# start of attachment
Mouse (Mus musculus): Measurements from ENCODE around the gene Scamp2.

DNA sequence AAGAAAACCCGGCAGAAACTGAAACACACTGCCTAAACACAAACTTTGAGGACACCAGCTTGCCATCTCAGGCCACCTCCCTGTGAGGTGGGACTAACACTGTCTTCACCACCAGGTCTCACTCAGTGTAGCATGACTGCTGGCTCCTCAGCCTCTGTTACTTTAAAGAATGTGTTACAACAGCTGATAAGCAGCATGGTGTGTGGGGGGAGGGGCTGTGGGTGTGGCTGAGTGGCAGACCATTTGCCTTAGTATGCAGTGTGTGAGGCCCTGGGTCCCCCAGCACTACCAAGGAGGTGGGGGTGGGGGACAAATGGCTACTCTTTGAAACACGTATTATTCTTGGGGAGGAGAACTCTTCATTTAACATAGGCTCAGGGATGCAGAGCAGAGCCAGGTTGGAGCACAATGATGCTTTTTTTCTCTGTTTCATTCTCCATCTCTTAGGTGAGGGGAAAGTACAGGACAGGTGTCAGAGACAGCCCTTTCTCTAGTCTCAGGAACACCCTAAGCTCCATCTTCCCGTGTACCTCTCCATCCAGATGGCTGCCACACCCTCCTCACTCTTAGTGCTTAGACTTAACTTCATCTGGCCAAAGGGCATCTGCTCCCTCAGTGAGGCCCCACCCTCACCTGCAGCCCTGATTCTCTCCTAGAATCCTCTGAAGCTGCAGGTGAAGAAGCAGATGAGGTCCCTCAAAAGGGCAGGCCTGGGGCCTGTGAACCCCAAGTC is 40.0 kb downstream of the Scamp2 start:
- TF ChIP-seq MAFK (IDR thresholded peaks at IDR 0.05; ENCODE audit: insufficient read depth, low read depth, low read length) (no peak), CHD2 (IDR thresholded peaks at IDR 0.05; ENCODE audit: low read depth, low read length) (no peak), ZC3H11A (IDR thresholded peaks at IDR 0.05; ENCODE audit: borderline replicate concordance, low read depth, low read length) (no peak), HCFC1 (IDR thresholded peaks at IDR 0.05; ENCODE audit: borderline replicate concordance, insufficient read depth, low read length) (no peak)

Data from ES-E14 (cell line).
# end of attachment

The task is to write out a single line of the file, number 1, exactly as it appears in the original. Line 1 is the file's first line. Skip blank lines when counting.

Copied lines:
Mouse (Mus musculus): Measurements from ENCODE around the gene Scamp2.